For the present experimental study LM6 aluminium alloy is used as base metal and silicon carbide particle (SiCp) is used as reinforcement (10% by weight). The composite is prepared by stir-casting process in an electric melting furnace. The tribological tests are carried out on Al-10%SiCp for testing the friction property of the material. The result data are analyzed by Taguchi method. Furthermore, a statistical analysis of variance (ANOVA) is performed to find the statistical significance of tribological test parameters. Finally, a confirmation test is carried out to verify the optimal process parameters obtained from the parameter design. The microstructure study is done with the help of SEM to judge the wear mode of the material.

#### 2. Taguchi Method

The Taguchi method [16–18] is a powerful tool for designing high-quality systems based on orthogonal array (OA) experiments that provide much reduced variance for the experiments with an optimum setting of process control parameters. It introduces an integrated approach that is simple and efficient to find the best range of designs for quality, performance, and computational cost. This method achieves the integration of design of experiments (DOE) with the parametric optimization of the process yielding the desired results. The traditional experimental design procedures focus on the average process performance characteristics. But the Taguchi method concentrates on the effect of variation on the process quality characteristics rather than on its averages. That is, the Taguchi approach makes the process performance insensitive (robust) to variation in uncontrolled or noise factors. Taguchi recommends that this can be done by the proper design of parameters during the “parameter design” phase of offline quality control. He designed certain standard OAs by which simultaneous and independent valuation of two or more parameters for their ability to affect the variability of a particular product or process characteristic can be done in a minimum number of tests. Using OA, the Taguchi method explores the entire design space through a small number of experiments in order to determine all of the parameter effects and several of the interactions. These data are then used to predict the optimum combination of the design parameters that will minimize the objective function and satisfy all the constraints. In addition to locating a near optimum objective function, the Taguchi method provides information on parameter trends and noise sensitivities thereby enabling a robust design. The parameter design phase of the Taguchi method generally includes the following steps: identifying the objective of the experiment; identifying the quality characteristic (performance measure) and its measurement systems; (3) identifying the factors that may influence the quality characteristic, their levels, and possible interactions; (4) select the appropriate OA and assign the factors at their levels to the OA; (5) conducting the test described by the trials in the OA; (6) analysing the experimental data using the signal-to- noise (S/N) ratio, factor effects, and the analysing variance (ANOVA) to see which factors are statistically significant and to find the optimum levels of factors; (7) verifying of the optimal design parameters through confirmation experiment. The OA requires a set of well-balanced (minimum experimental runs) experiments. The Taguchi method uses a statistical measure of performance called (S/N) ratios, which are logarithmic functions of desired output to serve as objective functions for optimization. The S/N ratio takes both the mean and the variability into account and is defined as the ratio of the mean (signal) to the standard deviation (noise). The ratio depends on the quality characteristics of the product/process to be optimized. The three categories of S/N ratios are used: lower the better (LB), higher the better (HB), and nominal the best (NB). The parameter level combination that maximizes the appropriate S/N ratio is the optimal setting. For the case of minimization of friction, LB characteristic needs to be used. Furthermore, a statistical analysis of variance (ANOVA) is performed to find which process parameters are statistically significant. With the S/N ratio and ANOVA analyses, the optimal combination of the process parameters can be predicted. Finally, a confirmation experiment is conducted to verify the optimal process parameters obtained from the parameter design.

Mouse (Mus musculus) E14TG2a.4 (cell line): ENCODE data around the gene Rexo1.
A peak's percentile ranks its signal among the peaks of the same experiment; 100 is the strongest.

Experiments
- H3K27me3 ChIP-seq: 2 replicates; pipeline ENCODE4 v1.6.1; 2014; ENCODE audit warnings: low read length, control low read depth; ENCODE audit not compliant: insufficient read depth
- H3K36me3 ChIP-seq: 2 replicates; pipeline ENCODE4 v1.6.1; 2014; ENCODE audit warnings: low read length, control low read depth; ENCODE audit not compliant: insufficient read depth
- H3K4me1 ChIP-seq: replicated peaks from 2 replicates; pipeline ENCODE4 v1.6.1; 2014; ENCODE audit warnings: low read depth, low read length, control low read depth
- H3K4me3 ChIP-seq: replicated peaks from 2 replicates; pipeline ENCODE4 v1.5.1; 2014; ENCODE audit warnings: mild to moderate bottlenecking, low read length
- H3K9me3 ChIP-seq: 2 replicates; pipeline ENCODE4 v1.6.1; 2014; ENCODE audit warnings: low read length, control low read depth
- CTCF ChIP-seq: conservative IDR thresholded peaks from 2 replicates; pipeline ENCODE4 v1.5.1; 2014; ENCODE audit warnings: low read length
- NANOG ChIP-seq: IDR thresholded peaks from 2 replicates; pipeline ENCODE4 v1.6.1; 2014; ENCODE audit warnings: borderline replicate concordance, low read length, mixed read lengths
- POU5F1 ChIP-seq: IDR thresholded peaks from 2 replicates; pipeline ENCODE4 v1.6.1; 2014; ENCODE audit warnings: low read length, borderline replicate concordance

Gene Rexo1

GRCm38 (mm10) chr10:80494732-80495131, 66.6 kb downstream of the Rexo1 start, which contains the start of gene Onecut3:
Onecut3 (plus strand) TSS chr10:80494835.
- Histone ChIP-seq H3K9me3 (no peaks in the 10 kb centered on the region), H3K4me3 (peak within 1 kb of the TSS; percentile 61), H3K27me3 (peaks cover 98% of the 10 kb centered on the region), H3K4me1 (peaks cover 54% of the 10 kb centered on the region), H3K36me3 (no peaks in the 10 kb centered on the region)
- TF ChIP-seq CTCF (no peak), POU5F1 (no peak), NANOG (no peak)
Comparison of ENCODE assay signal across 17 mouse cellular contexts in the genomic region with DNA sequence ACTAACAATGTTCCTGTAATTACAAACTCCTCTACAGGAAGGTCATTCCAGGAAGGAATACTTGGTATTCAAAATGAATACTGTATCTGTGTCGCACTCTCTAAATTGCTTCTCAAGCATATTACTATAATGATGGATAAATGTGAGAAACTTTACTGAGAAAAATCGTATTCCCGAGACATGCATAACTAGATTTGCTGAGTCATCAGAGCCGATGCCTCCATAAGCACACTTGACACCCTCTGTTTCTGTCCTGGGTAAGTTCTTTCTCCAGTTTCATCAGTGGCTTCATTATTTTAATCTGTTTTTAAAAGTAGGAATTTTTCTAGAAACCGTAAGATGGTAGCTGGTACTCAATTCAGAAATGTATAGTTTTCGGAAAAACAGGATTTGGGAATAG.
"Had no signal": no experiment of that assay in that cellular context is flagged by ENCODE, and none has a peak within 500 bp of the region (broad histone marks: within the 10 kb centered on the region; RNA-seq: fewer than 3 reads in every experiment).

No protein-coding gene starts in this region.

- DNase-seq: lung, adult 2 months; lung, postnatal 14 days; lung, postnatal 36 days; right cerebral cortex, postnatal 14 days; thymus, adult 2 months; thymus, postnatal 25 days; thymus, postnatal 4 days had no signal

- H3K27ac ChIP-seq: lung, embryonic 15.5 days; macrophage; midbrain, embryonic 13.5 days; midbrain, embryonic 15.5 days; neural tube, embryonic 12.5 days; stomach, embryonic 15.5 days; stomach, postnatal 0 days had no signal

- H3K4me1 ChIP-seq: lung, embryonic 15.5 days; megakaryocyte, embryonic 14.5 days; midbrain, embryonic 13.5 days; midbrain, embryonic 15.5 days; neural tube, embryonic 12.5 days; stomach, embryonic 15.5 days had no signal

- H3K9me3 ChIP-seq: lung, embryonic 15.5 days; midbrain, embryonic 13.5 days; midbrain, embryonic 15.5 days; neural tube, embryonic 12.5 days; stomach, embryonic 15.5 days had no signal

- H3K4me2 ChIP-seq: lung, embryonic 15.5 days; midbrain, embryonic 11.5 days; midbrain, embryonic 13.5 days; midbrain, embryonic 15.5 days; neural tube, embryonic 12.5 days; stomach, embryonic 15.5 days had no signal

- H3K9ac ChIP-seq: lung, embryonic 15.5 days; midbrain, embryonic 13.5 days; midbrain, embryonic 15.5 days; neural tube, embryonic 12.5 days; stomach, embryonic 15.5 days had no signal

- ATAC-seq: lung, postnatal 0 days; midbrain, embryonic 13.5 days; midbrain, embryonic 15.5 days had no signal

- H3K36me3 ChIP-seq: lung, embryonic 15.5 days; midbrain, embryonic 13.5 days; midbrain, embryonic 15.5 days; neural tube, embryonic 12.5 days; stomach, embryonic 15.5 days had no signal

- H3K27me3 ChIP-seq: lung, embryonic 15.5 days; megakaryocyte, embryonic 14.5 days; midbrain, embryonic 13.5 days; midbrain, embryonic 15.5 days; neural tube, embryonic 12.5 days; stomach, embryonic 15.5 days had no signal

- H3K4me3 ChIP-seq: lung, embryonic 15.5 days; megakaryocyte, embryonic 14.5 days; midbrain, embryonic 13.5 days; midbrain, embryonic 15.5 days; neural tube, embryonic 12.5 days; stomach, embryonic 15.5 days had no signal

#### 3. Experimental Details

##### 3.1. Fabrication Process